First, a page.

Whenever theology touches science, it gets burned

Really, what a preposterous glib hope, his of extracting God from the statistics of high-energy physics and Big Bang cosmology. Whenever theology touches science, it gets burned.

– Roger Lambert, professor of theology in Roger’s Version by John Updike, pp. 32


I’ll apologize now–Roger’s Version is going to come up a lot on this site as I work through my study on it, Karl Barth’s theology, and the writings of the ante-Nicene heretics. But this text is rich with theological questions, many I won’t get a chance to address in my final paper.

I listened to an NPR podcast recently which recorded an hour-long debate between Christian and atheist scientists on the question, “Does science refute God?” I knew from the get-go that the atheists would win–they always do. Science and theology don’t mix well. Christianity is the one that always “gets burned,” I think, agreeing with Roger.

Sure enough, the atheists “won” that debate, gaining more “converts” by the end of the hour.

It’s been my opinion for a while now that those debates shouldn’t even happen–especially when it’s scientists against your average Christian who hasn’t studied science. What the debate becomes is not a debate at all. Both parties are arguing something different. It’s messy, and almost always unfruitful.

For a while I tried to not even think about science, so I wouldn’t have to deal with the messiness. I didn’t want those debates to persist in my own head. I didn’t want to find myself siding with those clueless Christians or the godless atheists. But with a science-loving boyfriend, that became difficult. Instead, I began looking for where God and science could meet.

A few weeks ago I read an article in The Christian Century recently about the “Cosmic Question”–where’s God in cosmology? I appreciated the author’s firm separation between science and theology. In short, science doesn’t refute the existence of God; but theology doesn’t try to describe how the physical world works:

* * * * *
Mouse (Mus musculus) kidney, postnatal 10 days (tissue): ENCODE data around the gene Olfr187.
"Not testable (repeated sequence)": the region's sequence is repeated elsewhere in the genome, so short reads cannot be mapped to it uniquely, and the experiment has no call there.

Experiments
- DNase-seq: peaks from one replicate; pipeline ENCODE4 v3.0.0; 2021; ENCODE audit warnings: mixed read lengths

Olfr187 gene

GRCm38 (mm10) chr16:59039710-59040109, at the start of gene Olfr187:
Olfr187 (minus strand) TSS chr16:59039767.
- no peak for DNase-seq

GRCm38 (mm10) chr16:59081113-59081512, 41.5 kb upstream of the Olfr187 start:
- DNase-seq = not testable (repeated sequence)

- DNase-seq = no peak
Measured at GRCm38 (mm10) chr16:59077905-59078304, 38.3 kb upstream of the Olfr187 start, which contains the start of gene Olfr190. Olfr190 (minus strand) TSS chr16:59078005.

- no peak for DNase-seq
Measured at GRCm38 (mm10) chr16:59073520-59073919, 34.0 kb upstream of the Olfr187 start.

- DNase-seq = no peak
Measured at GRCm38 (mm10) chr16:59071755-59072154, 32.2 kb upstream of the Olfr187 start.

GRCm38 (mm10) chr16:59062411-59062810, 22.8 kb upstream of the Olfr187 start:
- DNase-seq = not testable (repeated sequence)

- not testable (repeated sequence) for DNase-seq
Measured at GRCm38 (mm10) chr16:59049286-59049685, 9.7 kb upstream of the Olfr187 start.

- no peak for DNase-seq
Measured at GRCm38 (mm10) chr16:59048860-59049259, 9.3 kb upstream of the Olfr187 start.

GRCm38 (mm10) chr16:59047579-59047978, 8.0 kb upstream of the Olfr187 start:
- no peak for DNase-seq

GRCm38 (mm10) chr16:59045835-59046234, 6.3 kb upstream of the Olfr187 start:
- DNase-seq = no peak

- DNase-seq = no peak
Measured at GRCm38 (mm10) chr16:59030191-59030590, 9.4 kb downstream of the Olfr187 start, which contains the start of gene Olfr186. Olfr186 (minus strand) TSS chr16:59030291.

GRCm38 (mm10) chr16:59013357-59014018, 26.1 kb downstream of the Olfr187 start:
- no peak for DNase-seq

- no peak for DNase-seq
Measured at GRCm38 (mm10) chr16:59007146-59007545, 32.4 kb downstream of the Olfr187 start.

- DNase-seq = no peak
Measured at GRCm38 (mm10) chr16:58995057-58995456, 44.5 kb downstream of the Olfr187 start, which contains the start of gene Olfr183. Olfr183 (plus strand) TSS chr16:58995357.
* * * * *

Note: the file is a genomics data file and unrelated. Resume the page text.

We shouldn’t try to squeeze God into the gaps in scientific explanations. Some try to preserve a role for God in this way, thinking that unless we keep God involved in at least part of the day-to-day business of the natural world, we’ll wind up with deism. The god of deism may start things off, but then just sits back and watches the world go according to the natural laws.

But there is only a slight difference between the god of deism and a god who watches the world go most of the time but every once in a while steps in and tinkers with the natural systems a bit to make them work right and then goes back to sitting and watching during the parts of the processes we do understand. And as science progresses and explains more of the gaps, there will be ever more sitting and watching by such a god.

In that sense, science has exposed a flaw in our theology. We’ve been seduced by our lack of understanding into thinking that God is the sort of creator who designed natural systems that were incapable of being described consistently in natural terms. We’ve thought that God’s interaction with the world has to do with filling in causal gaps that appear in the normal operation of those systems. (This is to say nothing of positing moments of miraculous intervention.) We should allow the success of science to correct this understanding of God. God’s interaction with and sustaining of all creation must operate at a different level than the forces of nature.

We should consider God’s relationship to creation to be more like that of a personal agent, rather than a force of nature. Then we can talk about God’s actions in personal terms like “willing” or “governing” or even “loving,” and we don’t need to worry that a new scientific discovery will prove this wrong. -J.B. Stump, Dec. 18, 2012

Roger’s argument is extreme, a position I’m not ready to take. He believes you cannot see God in science at all–not in nature or biology.

I think God is there, not to be extracted as Roger fears, but to be known. We see God in nature. We see God in the stars, in those giant orbs of gas light years away.

You seem to think that God obligingly is going to rush into any vacuum, any cap of knowledge. … You’re tying God to human ignorance; in my opinion … He’s been tied to that too long. (p. 80)

About Lauren Sawyer

I am an assistant instructor at a graduate school in Seattle, Washington, and I hold a master of the arts in theology and culture. I love coffee, rainy days, and John Updike. Learn more about me at laurendeidra.com.

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